This character of Mr. Tilak’s mind explains his attitude in social reform. He is no dogmatic reactionary. The Maratha people are incapable of either the unreasoning or too reasoning rigid conservatism or of the fiery iconoclasm which can exist side by side, — they are often only two sides of the same temper of mind, — in other parts of India. It is attached to its social institutions like all peoples who live close to the soil, but it has always shown a readiness to adapt, loosen and accommodate them in practice to the pressure of actual needs. Mr. Tilak shares this general temperament and attitude of his people. But there have also been other reasons which a strong political sense has dictated; and first, the clear perception that the political movement could not afford to cut itself off from the great mass of the nation or split itself up into warring factions by a premature association of the social reform question with politics. The proper time for that, a politician would naturally feel, is when the country has a free assembly of its own which can consult the needs or carry out the mandates of the people. Moreover, he has felt strongly that political emancipation was the one pressing need for the people of India and that all else not directly connected with it must take a second place; that has been the principle of his own life and he has held that it should be the principle of the national life at the present hour. Let us have first liberty and the organised control of the life of the nation, afterwards we can see how we should use it in social matters; meanwhile let us move on without noise and strife, only so far as actual need and advisability demand and the sense of the people is ready to advance. This attitude may be right or wrong; but, Mr. Tilak being what he is and the nation being what it is, he could take no other.

If, then, Mr. Tilak has throughout his life been an exponent of the idea of radical change in politics and during the Swadeshi agitation the head of a party which could be called extremist, it is due to that clear practical sense, essential in a leader of political action, which seizes at once on the main necessity and goes straight without hesitating4 or deviation to the indispensable means. There are always two classes of political mind: one is preoccupied with details for their own sake, revels in the petty points of the moment and puts away into the background the great principles and the great necessities, the other sees rather these first and always and details only in relation to them. The one type moves in a routine circle which may or may not have an issue; it cannot see the forest for the trees and it is only by an accident that it stumbles, if at all, on the way out. The other type takes a mountain-top view of the goal and all the directions and keeps that in its mental compass through all the deflections, retardations and tortuosities which the character of the intervening country may compel it to accept; but these it abridges as much as possible. The former class arrogate the name of statesman in their own day; it is to the latter that posterity concedes it and sees in them the true leaders of great movements. Mr. Tilak, like all men of pre-eminent political genius, belongs to this second and greater order of mind.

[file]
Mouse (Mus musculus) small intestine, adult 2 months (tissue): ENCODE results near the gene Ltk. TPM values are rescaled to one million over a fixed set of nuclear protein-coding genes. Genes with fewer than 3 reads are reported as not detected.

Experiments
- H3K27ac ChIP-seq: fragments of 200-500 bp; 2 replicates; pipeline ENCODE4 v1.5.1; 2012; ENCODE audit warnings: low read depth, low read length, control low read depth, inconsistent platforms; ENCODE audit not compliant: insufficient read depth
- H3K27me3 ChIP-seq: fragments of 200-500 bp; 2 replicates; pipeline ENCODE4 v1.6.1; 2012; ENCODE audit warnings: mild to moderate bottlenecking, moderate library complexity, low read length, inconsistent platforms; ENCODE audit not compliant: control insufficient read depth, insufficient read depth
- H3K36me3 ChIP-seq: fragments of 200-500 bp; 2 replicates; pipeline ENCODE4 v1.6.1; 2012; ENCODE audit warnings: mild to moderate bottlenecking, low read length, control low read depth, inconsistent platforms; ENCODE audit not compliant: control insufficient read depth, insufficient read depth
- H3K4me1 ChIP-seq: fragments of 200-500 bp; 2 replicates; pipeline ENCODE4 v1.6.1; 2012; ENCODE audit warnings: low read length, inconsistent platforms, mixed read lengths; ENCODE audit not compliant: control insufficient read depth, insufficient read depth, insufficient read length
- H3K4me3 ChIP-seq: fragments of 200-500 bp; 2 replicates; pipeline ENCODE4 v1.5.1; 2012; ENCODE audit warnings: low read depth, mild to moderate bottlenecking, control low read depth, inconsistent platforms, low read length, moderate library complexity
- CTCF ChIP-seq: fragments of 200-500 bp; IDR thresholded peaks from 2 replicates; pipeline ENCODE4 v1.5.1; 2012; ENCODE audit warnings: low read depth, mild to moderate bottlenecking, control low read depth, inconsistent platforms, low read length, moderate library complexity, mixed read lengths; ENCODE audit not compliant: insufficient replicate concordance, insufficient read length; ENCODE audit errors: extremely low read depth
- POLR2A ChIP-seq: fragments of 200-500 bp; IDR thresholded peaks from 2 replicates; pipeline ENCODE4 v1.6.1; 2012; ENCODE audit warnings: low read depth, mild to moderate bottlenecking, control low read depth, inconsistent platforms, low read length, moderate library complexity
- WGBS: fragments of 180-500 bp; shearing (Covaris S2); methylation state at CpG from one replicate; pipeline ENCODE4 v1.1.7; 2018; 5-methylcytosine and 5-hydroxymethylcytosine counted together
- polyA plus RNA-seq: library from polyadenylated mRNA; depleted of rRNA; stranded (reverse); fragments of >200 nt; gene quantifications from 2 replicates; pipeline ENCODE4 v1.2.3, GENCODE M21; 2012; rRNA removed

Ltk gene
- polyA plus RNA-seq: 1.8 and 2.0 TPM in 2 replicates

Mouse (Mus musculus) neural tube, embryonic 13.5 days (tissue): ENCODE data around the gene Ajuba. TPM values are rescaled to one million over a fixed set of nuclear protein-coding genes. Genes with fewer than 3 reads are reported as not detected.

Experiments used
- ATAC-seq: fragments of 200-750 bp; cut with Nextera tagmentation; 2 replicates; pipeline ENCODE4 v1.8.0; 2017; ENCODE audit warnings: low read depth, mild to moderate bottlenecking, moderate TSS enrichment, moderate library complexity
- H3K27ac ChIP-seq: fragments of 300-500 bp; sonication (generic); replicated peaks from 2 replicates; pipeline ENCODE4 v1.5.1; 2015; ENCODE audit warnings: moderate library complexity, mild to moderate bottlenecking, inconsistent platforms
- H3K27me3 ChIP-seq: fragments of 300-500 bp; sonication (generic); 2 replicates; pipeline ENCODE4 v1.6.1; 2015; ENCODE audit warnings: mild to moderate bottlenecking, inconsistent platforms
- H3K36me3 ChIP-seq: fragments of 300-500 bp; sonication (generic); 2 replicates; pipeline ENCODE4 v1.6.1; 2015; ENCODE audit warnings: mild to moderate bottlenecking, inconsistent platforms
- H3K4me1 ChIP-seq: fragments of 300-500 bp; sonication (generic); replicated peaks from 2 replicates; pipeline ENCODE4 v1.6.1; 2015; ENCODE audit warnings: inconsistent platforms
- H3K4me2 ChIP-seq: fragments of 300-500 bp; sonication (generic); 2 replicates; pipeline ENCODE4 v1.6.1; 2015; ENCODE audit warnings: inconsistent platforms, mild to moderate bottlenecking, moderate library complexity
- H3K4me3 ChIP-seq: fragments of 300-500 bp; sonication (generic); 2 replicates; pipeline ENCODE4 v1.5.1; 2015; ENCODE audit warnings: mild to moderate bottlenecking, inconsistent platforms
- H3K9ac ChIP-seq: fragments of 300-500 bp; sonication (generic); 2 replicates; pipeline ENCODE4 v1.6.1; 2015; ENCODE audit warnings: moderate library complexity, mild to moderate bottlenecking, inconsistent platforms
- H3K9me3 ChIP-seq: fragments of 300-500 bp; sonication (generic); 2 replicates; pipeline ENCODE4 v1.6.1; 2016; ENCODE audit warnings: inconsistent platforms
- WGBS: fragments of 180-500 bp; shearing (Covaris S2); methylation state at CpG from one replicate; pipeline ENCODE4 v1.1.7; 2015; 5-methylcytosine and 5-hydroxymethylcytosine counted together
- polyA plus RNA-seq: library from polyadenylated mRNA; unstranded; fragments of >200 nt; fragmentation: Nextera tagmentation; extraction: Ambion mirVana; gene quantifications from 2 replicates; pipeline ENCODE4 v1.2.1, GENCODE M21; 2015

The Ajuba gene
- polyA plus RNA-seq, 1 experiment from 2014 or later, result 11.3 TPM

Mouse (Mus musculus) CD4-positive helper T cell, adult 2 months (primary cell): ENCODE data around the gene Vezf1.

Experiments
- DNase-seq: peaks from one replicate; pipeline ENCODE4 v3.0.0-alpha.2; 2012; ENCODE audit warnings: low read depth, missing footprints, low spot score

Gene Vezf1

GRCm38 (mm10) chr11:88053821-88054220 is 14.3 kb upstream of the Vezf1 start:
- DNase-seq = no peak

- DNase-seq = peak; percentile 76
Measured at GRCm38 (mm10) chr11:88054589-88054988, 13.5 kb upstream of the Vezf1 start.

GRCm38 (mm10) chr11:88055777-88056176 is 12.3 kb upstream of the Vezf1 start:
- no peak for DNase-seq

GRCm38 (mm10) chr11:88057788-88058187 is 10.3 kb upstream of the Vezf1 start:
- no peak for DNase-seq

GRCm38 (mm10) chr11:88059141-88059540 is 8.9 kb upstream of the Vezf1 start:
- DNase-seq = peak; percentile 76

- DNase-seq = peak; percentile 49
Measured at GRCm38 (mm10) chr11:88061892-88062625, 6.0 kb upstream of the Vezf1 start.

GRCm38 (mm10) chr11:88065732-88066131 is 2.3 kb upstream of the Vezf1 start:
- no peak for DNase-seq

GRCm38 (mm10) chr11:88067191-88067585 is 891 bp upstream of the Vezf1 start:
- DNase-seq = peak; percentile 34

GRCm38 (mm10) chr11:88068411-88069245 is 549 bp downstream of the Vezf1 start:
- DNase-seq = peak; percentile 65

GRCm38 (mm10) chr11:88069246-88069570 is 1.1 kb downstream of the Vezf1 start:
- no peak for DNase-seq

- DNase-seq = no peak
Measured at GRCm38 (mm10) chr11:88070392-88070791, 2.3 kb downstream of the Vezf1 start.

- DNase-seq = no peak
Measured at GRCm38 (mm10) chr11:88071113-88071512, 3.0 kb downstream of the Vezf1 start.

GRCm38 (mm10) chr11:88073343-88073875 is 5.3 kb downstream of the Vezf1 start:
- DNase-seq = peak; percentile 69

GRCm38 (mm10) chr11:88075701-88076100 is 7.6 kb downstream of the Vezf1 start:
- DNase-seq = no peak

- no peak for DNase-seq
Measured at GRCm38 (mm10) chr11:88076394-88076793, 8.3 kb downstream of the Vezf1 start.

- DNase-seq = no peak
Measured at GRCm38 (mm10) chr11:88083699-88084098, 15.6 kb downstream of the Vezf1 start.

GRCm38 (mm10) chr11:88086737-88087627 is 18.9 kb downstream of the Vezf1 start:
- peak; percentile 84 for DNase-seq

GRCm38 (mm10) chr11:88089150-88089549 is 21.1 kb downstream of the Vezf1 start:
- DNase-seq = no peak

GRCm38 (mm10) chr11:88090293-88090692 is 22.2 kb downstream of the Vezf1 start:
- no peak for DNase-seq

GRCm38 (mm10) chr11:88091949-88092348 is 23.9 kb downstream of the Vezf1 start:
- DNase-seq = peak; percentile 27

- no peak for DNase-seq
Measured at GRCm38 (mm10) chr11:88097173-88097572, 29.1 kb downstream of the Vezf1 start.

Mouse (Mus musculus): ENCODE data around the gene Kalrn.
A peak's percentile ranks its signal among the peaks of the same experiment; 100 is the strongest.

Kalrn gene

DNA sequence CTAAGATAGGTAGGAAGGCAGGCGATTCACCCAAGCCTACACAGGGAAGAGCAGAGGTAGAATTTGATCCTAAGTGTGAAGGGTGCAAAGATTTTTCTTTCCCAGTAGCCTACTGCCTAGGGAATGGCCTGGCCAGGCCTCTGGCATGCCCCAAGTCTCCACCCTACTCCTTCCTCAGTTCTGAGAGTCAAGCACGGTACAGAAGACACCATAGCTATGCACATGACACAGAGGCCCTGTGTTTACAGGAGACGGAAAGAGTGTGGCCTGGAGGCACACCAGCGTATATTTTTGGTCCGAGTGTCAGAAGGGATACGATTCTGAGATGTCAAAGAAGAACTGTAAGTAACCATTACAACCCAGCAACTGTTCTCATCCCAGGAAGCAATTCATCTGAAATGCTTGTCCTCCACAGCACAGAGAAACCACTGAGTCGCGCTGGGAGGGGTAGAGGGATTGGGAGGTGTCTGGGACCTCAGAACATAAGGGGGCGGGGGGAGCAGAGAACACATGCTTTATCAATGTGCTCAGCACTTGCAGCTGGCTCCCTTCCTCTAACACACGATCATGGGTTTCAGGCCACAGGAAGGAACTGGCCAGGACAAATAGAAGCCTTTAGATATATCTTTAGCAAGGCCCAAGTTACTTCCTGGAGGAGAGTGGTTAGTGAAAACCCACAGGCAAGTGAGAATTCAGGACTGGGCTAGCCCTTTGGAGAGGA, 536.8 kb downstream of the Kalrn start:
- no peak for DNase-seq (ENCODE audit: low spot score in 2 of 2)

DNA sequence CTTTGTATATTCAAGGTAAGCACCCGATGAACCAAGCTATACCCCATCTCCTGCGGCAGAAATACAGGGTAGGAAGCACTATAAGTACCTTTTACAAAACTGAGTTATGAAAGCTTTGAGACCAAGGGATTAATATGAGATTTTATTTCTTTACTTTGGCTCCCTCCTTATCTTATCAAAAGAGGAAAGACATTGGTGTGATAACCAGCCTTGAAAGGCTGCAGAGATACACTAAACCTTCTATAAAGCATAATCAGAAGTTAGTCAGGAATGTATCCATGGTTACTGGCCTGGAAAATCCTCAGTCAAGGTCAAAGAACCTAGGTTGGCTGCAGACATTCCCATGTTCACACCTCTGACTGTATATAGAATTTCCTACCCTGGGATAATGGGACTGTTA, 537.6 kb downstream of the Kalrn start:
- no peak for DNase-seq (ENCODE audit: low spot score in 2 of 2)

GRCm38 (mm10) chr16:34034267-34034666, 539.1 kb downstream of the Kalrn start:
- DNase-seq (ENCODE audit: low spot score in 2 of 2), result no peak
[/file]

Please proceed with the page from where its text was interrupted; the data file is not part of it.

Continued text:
Moreover in India, owing to the divorce of political activity from the actual government and administration of the affairs of the country, an academical turn of thought is too common in our dealings with politics. But Mr. Tilak has never been an academical politician, a “student of politics” meddling with action; his turn has always been to see actualities and move forward in their light. It was impossible for him to view the facts and needs of current Indian politics of the nineteenth century in the pure serene or the dim religious light of the Witenagemot and the Magna Charta and the constitutional history of England during the past seven centuries, or to accept the academic sophism of a gradual preparation for liberty, or merely to discuss isolated or omnibus grievances and strive to enlighten the darkness of the official mind by luminous speeches and resolutions, as was the general practice of Congress politics till 1905. A national agitation in the country which would make the Congress movement a living and acting force was always his ideal, and what the Congress would not do, he, when still an isolated leader of a handful of enthusiasts in a corner of the country, set out to do in his own strength and for his own hand. He saw from the first that for a people circumstanced like ours there could be only one political question and one aim, not the gradual improvement of the present administration into something in the end fundamentally the opposite of itself, but the early substitution of Indian and national for English and bureaucratic control in the affairs of India. A subject nation does not prepare itself by gradual progress for liberty; it opens by liberty its way to rapid progress. The only progress that has to be made in the preparation for liberty, is progress in the awakening of the national spirit and in the creation of the will to be free and the will to adopt the necessary means and bear the necessary sacrifices for liberty. It is these clear perceptions that have regulated his political career.